Most of you are familiar with the hymn from which those words come. If not, go watch this new take on it, and then come right back 🙂 I’m not going anywhere. I’ll wait, but be warned: grab your tissue box.
Are you crying now? I am. I’ve had that Big Daddy Weave song for at least a year and never watched that video. God does not play! When He tells me to do something and it gets hard, like wading through the past to write my story, He always gives me just what I need at just the right time to keep me moving forward. So, onward!
At age eighteen, about a month after graduating high school, I moved from Pennsylvania to Indiana with my youth pastors and their three young kids. In my mind I would be helping them out with their kids, but the reality was, they became my family and took care of me. It wasn’t until years later that I really appreciated the enormity of what they had done for me. It still blows my mind. It was also a bit of a difficult adjustment. I went from pretty much having no rules and being autonomous, to bunking (in literal bunk beds) with their eight year old (I think she was eight at the time…the memory you know, it’s not so great), to sharing a station wagon with the family, and having a curfew. I need to publicly apologize to them for the moody, mess of a teenager I was, and thank them for their love and care of me!
This next part is the most important part of my whole story, but it does require a little backstory that I purposely skipped over. I have one other memory of my early years. I remember my dad leading me in prayer to accept Jesus as my Savior and King at the age of five. We were part of a church family until my early teen years. I have no idea why we stopped going. I believe something happened, possibly a church split, and we never found a new church home. That’s their story to tell, and I don’t have many memories of that time anyway. As with most kids raised in the church, my faith was that of my parents. Meaning, I believed the gospel to the best of my young ability and tried to walk it out as my parents did. I call it “faith mimicry” (I just totally made that up) which is based on observational learning theory. That’s how we teach and train our children though. They learn by doing what we do. Good or bad.
There comes a point in any person’s walk of faith where they have to decide to make what they’ve been practicing, faith, their own. Every person on earth has to make this choice at some time. Will you put your faith in God, or keep trusting that you can do it all on your own? That point came for me in August of 1992. The family I was now part of found a church home, and we went every time the doors were open. After a few weeks of being reminded of how much God loved me, and how the emptiness I felt was because of sin, and that I needed Jesus to bridge the gap between me and His Father, I made my choice. Best. Decision. Ever.
Life did not immediately get better. It was still hard. None of my circumstances had changed, and I didn’t start making the right choices right away. It was, and still is, a process of growing in God’s grace. But this was the turning point. A pivotal moment. Clarity didn’t come right away, but looking back from where I sit today, I can see that it was God that led me to leave Pennsylvania, through an unlikely situation. Much like what it says in Genesis 50 as Joseph (the one with the colorful coat) is speaking to his brothers who sold him into slavery, “what was meant for evil, God intended for good.” I may have thought I was running away from my past, but I was really running toward my Heavenly Father. I just didn’t know it at that time.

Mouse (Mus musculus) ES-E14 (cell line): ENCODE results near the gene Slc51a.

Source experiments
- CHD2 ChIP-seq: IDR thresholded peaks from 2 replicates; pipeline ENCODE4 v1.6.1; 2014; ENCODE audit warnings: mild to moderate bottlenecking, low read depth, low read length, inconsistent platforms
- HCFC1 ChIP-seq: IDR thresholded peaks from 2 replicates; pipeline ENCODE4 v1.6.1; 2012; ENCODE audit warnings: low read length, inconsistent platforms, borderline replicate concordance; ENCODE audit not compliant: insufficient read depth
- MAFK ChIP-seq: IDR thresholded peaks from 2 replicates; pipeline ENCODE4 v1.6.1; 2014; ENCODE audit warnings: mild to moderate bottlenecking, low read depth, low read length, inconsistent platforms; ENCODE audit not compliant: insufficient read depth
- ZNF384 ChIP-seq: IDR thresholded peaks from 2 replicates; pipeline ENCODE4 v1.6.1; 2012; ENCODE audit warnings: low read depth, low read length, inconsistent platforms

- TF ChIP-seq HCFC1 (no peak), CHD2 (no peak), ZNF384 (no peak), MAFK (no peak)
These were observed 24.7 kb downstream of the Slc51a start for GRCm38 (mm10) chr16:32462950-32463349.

There aren’t adequate words to impress upon you the importance of that ultimate decision. To accept what Jesus has done for us in taking our sinful nature, and in doing that, allowing us to have a relationship with God. If you’ve never heard the gospel, which means ‘good news’, I can’t say it any more plainly than Amanda Jenkins does on page 156 in her book, confessions of a raging perfectionist:
“God created life to be perfect…Eden was perfect. God gave Adam and Eve the choice (in the form of a tree) to believe Him or to not believe Him. From the first moment Adam and Eve chose to go their own way, guilt, shame, and brokenness were the result. With defiance came consequences, including that Adam and Eve were removed from the garden. But not because God was angry– quite the contrary. When Adam and Eve ate from the tree of the knowledge of good and evil, their relationship with God had been broken. They couldn’t be permitted to also eat from the tree of life because if they did, they would have lived forever in their broken, cursed state. And so, to protect them from spending eternity in the mess they’d made, God drove them out and set a guard at the tree.
God made clothes [for them], which is an easy part of the story to overlook, but it reveal something extraordinary. In the midst of this tragic moment, when relationship with God had been broken, God saw that Adam and Eve were embarrassed to be naked and were struggling to cover themselves–so He clothed them. He loved them and showed them mercy, even in their disbelief. He covered their sin and shame–a precursor to the cross.”
When Jesus died on the cross, He got rid of the internal mess we’d made–our sin. We’re stuck with the external consequences until He comes back, but the other good news is that if we accept His help, we’re not alone in it. It’s not my job, or anyone who claims to follow Jesus, to convince you that this is true. Our job is to tell you our stories, introduce you to our good God and His story, and then let you decide for yourself. Choose wisely.
In the next chapter: why getting married at 19 is not the best idea.